Thor Heyerdahl, in his astute posture on the many hypocrisies of modern society, once said that “progress is man’s ability to complicate simplicity.” A fitting observation, coming from a man who gained notoriety by crossing the Pacific Ocean on a raft made of tree trunks and banana leaves.
Indeed, it is true that the quote, in all its wisdom and veracity, might be applied to an unlimited range of perception and circumstance. For one, it serves as a reminder that evolution of the human collective ought not to be measured explicitly in terms of technological advancement. That is to say, we might build million dollar yachts now out of space age materials, but this hasn’t necessarily contributed to our ability to cross oceans. (Of course, crossing an ocean in a million dollar yacht is much more comfortable, practical, and safer than doing it on a makeshift raft).
This relentless tendency towards unnecessary convolution (or ‘progress’, as most would call it) has spread like an epidemic across every facet of modern society and culture. We carry tablets and smart phones with us now that, like the million dollar yacht, certainly make for a safer and more convenient life experience, but at what cost do they come in terms of taking a toll on the overall spirit of adventure?
The answer, if we consider the ‘adventuresome endeavor’ as being a solicitation of the human condition, is likely a significant one. Since the dawn of our kind, the desire for exploration has been borne of a simple and innate resolve to challenge the unknown – the same resolve which no doubt prompted many of our ancestors to gaze out to an empty horizon, and consider longingly what might lie on the other side of it.
Now, with the means to know what’s on the other side without ever having to step foot from the safety of our home, it is not foolish to regard that a major portion of the human spirit has been, for all extensive purposes, put to the sword.
Even on a lesser scale, the myriad of intangibles that come hand in hand with a truly adventurous experience – things like peril, risk, and general danger – have been vastly diminished by the spurious advancements of technology. And it ought to be obvious to a lamp post that an adventure without danger is no adventure at all – it’s nothing more than a feeble simulation.
Thus, applying any ‘practical’ rebuttal as an attempt to diminish Heyerdahl’s original reasoning is both cynical and unwitting; have we advanced, over the ages, in terms of science, materials, and technology? Of course. Have we advanced in terms of the overall human condition? Unlikely.
Of course, no one is holding us by the throat, mandating us to use an iPhone instead of a compass on our enterprising voyages; we might willingly still choose to navigate by the stars instead of powering on a GPS unit, or to use a sextant instead of its digital alternative to calculate our position at sea.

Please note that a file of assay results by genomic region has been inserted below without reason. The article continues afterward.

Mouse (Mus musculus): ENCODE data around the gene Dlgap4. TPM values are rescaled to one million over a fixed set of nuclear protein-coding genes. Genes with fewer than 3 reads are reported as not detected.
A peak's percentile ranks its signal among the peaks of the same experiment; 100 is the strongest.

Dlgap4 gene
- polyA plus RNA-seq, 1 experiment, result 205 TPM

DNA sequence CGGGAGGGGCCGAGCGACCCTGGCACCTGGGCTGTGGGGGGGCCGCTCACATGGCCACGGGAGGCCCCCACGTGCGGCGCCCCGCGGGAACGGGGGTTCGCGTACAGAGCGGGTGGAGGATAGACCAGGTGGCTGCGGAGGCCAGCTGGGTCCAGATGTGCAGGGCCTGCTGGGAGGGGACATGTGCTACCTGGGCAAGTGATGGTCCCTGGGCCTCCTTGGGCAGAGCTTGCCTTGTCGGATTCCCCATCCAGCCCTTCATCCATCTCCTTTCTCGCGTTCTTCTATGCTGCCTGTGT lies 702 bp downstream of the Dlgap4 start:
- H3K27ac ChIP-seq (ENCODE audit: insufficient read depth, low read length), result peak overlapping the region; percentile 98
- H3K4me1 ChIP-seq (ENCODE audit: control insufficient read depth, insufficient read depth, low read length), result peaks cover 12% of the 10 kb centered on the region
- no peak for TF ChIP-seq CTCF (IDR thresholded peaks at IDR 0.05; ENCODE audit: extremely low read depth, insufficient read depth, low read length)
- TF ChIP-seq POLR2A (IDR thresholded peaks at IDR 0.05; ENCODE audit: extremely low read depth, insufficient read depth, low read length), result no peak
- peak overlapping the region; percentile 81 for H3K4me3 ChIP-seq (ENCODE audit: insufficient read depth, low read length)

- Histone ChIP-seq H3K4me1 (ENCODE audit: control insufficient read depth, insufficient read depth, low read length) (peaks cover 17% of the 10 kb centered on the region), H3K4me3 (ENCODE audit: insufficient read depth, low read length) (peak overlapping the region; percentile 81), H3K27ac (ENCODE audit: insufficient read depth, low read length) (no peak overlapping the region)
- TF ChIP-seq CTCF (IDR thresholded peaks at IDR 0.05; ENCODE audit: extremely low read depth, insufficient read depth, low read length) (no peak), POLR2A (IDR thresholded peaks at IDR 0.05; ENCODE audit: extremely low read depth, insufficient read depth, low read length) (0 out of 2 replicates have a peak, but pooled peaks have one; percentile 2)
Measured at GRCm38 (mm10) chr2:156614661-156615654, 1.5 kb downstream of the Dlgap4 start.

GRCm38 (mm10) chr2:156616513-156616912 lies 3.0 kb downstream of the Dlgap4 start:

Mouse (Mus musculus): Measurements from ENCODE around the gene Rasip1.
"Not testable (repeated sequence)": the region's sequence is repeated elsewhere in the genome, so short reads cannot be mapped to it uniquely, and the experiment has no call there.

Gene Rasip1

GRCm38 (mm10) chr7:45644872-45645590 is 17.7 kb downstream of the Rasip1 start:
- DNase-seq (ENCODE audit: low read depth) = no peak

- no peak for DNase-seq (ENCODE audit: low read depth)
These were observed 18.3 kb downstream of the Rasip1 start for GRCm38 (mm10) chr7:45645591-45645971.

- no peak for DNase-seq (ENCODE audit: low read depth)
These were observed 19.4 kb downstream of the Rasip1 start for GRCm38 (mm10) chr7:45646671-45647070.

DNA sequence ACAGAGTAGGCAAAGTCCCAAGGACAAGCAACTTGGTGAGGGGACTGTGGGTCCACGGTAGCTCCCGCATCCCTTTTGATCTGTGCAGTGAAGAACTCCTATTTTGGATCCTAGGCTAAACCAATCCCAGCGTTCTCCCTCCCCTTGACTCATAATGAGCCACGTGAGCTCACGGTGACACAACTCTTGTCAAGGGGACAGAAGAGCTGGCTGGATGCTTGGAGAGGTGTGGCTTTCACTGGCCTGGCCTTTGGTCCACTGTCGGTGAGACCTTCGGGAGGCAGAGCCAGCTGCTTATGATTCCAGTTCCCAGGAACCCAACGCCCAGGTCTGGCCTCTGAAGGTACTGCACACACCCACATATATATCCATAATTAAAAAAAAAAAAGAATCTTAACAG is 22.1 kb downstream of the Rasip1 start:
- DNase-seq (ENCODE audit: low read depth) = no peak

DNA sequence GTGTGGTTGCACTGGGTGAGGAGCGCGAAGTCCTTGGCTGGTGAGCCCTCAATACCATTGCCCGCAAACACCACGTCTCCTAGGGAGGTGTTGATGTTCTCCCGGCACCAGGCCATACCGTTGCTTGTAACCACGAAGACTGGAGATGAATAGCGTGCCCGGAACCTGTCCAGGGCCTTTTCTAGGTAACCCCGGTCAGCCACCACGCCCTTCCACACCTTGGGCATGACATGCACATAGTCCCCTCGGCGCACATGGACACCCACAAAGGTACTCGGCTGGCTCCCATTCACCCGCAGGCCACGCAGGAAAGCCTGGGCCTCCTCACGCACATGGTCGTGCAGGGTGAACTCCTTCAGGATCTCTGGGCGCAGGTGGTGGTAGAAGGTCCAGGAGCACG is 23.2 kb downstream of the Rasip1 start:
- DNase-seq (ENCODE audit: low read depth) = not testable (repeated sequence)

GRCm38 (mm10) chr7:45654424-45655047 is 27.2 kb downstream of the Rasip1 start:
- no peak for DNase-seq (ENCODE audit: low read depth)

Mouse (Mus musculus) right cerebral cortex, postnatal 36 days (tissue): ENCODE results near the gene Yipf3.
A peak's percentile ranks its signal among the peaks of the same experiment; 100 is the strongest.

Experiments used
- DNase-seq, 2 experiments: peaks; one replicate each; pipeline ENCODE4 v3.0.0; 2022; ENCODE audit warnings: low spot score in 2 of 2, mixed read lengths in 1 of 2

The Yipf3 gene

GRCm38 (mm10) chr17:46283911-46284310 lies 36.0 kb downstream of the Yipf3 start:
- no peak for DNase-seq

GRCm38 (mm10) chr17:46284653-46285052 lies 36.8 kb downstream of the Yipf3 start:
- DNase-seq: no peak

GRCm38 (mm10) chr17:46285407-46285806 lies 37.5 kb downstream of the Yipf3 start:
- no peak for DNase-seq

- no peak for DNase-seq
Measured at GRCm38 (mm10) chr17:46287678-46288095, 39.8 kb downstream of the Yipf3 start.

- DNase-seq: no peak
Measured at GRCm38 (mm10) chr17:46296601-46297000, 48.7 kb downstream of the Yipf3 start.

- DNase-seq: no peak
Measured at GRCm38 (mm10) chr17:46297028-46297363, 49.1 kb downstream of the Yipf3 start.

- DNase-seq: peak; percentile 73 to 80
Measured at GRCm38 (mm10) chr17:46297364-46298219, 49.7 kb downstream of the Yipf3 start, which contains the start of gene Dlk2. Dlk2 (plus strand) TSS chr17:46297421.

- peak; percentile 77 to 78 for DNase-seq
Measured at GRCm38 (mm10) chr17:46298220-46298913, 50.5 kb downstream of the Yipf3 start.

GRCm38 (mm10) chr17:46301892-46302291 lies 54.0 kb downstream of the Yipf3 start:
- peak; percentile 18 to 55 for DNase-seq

The fact of the matter is, for some of us at least, the spirit of adventure runs much too deep within our DNA to be diminished or wrought ill by the nefarious voids of any false progressions – like a hunger or thirst, it sits rooted like an oak tree in the bowels of our biological makeup, our well-being dependent on its appeasement.
Have we advanced, over the ages, in terms of science, materials, and technology? Of course. Have we advanced in terms of the overall human condition? Unlikely.
That’s why, no matter how ‘advanced’ we might come to be, no matter how smart or how clever or how far we collectively evolve as a people, there will be no substituting for true adventure, or the mitigation it provides. Like an old friend, we will continue to seek out its company, and we will find it resting always – faithfully and loyally – on the threshold of danger, or the doorstep of some far-off place.
Though we might find everything we could ever want to know about an exotic destination on a Fodor’s travel forum, we will choose to journey sight unseen, letting the secrets of the place reveal themselves on their own accord.
Though we might cross an ocean or a sea aboard the luxury of an all-inclusive cruise ship, we will choose instead to do it on a wooden sloop, or a raft made of tree trunks; completely unknowing whether glory or peril might be waiting for us on the far side of the horizon.
Though we might use high-tech sonar and fish with expensive tackle and state of the art sport boats, we will choose to dive freely beneath the azure waters in search of our meals, with nothing but a hand-carved spear in our hands.
We will continue, in the spirit of adventure and in the face of modern convenience, to sacrifice refuge for risk, security for discovery, and invulnerability for exploration. And though the amenities of progression might solicit us to do otherwise, we will continue to strike out across vast expanses of empty land and open sea, with nothing but the heavens to guide us.
Long live adventure, and may all things which serve to diminish it remain anchored securely in tranquil harbor.